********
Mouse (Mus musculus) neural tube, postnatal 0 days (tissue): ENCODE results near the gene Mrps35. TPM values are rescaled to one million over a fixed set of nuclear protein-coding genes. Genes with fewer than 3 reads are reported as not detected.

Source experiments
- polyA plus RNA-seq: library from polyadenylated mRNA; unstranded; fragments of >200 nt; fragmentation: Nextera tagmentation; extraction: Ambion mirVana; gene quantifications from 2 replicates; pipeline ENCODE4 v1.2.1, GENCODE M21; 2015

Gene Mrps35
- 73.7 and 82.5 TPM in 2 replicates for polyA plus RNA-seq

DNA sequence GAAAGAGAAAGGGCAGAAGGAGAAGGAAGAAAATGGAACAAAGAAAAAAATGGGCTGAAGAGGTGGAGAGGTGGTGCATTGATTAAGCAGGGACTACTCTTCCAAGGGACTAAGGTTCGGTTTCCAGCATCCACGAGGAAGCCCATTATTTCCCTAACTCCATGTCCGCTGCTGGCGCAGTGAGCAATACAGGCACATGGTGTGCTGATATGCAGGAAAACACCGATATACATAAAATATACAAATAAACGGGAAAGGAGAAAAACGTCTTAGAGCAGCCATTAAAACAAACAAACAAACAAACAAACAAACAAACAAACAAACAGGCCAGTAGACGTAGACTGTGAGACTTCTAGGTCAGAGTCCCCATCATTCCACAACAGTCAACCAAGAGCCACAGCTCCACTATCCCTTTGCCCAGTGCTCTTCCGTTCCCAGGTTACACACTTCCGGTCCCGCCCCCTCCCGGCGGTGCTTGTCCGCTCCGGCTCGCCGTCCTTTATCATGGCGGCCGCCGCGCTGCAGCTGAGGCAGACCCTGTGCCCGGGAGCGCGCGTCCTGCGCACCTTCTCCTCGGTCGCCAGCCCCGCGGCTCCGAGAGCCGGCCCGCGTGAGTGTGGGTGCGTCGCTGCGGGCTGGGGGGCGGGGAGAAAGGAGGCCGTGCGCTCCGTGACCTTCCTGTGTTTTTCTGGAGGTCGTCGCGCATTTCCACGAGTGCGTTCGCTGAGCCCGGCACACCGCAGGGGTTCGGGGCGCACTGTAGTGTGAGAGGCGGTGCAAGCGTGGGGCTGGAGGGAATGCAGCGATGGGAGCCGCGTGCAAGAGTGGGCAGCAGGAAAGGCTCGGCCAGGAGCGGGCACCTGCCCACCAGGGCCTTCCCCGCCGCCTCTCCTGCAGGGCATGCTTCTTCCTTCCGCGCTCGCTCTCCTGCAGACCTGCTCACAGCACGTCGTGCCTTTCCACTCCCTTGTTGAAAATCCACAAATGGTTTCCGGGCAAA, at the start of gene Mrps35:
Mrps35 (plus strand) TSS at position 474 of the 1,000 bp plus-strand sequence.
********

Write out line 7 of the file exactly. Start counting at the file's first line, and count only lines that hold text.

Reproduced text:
Mrps35 (plus strand) TSS at position 474 of the 1,000 bp plus-strand sequence.